Gov. Roy Cooper’s first state budget proposal would expand government spending too much and emphasize some of the wrong budget priorities. Despite some positive elements, including the decision not to seek any tax increases, Cooper’s plan should get careful scrutiny as it heads to the N.C. General Assembly.
That’s the initial assessment from the John Locke Foundation’s budget team working with Senior Vice President Becki Gray.
“Increasing General Fund spending by more than 5 percent in the next year is simply not prudent for North Carolina taxpayers,” Gray said. “That’s 34 percent faster than the fiscally sustainable combination of inflation and population growth.
“It’s also a major concern that Gov. Cooper continues to emphasize his Medicaid expansion proposal, despite the fact that every sign from Washington, D.C., points to the end of that expansion component of the federal Affordable Care Act,” she added. “States like North Carolina that have not expanded their Medicaid programs look to be in much better shape to cope with whatever changes ultimately result from the work of the Trump administration and Republican-led Congress.”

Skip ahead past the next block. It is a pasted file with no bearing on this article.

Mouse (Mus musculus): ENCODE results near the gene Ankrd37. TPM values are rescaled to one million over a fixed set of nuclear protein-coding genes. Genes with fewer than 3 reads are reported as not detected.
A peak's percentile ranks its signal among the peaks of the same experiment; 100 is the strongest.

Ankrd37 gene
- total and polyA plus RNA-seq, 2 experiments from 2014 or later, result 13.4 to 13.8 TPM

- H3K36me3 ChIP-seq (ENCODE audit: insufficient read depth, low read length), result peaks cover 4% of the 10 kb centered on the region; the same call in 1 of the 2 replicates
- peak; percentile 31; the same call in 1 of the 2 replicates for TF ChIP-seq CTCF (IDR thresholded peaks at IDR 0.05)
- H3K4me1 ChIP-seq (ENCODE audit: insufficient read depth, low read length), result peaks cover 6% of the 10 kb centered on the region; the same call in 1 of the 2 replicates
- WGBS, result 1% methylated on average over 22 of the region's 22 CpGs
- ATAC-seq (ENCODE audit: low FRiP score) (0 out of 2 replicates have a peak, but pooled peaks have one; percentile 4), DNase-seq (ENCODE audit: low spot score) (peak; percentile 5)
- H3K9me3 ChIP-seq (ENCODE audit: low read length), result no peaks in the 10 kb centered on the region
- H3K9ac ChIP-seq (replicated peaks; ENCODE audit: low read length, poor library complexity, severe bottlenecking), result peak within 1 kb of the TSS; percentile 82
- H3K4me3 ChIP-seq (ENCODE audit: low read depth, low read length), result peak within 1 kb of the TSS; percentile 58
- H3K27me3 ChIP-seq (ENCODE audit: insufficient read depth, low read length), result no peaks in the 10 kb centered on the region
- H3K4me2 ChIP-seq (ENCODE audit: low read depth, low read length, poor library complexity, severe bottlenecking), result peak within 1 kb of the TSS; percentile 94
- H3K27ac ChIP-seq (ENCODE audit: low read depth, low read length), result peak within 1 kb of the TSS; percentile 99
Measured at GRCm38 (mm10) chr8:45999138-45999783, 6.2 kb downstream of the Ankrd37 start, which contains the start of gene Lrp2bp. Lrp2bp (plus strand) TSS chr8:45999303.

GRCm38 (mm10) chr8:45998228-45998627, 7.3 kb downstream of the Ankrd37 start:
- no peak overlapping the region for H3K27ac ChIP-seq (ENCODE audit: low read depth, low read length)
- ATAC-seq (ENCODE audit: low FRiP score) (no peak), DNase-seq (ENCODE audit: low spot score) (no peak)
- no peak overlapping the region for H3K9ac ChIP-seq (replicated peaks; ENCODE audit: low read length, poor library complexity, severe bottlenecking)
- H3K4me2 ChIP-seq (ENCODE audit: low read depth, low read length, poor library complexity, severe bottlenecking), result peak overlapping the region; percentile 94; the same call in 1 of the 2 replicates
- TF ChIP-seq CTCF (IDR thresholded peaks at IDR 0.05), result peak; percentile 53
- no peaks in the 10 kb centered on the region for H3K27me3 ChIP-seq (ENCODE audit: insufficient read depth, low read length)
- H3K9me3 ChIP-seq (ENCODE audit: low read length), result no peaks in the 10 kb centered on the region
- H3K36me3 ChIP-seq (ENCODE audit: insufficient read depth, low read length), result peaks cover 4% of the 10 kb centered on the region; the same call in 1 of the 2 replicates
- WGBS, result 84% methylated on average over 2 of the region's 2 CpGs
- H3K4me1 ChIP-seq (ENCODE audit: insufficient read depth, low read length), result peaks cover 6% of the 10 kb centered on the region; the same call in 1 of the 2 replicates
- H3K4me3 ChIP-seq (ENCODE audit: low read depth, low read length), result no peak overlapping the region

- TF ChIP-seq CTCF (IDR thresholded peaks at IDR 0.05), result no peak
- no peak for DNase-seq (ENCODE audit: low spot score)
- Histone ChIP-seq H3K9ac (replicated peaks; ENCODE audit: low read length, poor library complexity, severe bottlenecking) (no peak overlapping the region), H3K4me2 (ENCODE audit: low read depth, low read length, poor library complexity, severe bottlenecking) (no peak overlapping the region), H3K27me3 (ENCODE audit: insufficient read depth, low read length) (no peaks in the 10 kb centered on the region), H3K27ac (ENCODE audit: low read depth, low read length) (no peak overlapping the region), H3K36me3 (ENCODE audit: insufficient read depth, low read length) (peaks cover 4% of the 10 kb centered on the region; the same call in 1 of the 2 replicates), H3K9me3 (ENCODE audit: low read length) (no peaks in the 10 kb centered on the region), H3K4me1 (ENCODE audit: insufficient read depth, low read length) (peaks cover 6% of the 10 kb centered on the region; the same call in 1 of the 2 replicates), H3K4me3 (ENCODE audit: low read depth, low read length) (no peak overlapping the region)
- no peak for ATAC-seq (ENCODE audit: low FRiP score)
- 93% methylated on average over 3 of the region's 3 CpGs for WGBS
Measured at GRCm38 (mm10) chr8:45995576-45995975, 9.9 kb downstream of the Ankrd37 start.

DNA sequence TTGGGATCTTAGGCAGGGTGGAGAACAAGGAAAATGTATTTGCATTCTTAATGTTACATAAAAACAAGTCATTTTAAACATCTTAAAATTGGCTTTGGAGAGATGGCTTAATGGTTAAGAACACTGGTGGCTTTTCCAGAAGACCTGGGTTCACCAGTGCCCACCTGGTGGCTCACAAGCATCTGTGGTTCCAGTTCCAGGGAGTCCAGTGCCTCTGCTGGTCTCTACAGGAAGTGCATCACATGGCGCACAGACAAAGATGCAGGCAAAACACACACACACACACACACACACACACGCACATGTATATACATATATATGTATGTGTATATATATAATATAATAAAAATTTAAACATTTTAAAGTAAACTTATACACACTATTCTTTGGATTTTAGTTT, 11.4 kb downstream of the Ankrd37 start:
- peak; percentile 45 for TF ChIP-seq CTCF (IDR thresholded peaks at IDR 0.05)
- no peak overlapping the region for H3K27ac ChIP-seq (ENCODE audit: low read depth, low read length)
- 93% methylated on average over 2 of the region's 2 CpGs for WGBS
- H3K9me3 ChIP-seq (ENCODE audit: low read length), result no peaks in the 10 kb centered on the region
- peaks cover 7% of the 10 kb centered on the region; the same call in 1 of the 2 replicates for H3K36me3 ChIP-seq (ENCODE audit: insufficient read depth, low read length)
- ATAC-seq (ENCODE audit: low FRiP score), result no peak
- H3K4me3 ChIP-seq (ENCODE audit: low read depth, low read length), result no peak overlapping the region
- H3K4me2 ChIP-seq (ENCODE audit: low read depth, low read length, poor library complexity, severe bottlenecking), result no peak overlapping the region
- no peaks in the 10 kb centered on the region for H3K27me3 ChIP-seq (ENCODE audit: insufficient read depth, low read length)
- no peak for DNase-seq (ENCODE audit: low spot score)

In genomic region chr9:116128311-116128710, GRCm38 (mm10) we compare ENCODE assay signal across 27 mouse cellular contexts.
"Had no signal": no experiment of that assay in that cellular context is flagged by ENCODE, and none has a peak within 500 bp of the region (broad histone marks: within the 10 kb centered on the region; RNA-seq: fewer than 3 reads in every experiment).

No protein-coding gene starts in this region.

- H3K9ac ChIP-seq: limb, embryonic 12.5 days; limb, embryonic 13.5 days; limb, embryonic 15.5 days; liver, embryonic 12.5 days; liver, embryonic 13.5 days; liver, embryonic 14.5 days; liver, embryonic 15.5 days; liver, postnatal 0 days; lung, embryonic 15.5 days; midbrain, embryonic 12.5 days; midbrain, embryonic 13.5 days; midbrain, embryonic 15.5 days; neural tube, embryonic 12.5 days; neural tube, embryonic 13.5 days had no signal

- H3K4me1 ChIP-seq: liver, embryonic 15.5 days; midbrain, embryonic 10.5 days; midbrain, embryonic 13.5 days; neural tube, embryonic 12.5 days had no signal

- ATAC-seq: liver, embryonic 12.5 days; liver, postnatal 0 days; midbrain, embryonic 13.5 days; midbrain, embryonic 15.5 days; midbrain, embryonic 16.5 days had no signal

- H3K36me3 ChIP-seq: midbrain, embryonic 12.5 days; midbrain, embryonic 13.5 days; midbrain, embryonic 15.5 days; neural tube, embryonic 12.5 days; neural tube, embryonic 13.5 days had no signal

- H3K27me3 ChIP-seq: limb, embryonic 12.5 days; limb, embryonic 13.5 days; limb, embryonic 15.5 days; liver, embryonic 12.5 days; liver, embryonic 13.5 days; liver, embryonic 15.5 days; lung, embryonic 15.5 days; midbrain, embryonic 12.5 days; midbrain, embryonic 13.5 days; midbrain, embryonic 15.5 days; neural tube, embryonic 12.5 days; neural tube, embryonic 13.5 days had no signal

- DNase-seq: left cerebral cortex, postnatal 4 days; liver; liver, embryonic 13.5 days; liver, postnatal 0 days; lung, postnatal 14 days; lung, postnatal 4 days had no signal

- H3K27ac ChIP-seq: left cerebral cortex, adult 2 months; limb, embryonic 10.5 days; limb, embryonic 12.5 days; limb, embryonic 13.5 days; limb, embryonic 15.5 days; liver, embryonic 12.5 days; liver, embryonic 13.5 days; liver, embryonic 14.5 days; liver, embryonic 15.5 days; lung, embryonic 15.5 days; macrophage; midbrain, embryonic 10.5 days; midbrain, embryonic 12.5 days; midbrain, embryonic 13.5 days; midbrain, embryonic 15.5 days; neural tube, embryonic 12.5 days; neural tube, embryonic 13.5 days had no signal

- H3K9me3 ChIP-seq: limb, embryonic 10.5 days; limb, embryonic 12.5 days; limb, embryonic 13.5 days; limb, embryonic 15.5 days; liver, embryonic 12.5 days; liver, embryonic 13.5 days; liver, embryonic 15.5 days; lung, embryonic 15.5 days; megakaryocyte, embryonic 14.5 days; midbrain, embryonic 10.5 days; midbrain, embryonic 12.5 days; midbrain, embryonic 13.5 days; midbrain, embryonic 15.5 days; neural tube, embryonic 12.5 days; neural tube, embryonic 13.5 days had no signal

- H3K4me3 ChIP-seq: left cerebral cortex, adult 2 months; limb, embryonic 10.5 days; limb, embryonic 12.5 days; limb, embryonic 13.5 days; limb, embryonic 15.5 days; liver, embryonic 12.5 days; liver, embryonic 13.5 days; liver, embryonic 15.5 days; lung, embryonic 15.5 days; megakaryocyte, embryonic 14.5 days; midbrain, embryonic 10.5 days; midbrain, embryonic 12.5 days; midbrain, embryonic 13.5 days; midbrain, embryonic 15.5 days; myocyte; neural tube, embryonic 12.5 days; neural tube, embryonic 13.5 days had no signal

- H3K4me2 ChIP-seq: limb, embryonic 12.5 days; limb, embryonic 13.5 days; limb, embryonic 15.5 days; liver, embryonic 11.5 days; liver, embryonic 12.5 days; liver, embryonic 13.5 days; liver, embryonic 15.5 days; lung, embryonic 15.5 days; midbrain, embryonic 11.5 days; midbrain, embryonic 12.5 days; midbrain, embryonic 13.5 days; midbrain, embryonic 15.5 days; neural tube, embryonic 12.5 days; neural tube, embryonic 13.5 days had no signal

“It concerns us that the governor wants to make a major expansion of one private education voucher program — serving prekindergarten students — while phasing out the popular Opportunity Scholarship Program that expands school choice for K-12 students from low-income families.
“It’s also disappointing to see the governor emphasize programs in which the government picks economic winners and losers, such as the eventual return of tax credits for the film industry.”
“It’s very pleasing to see Gov. Cooper emphasize that his budget does not increase taxes,” Gray said. “This places him squarely in opposition with the last Democratic governor, who fought the General Assembly two years in a row over her desire to raise state sales taxes to fund government overspending.
“We’re also happy to see the emphasis on adding money to the state’s rainy-day reserves and to address the unfunded liability for the State Health Plan covering government workers and retirees.”
“Let’s hope state legislators will exercise the fiscal prudence that will help them separate these good ideas from the bad,” Gray said.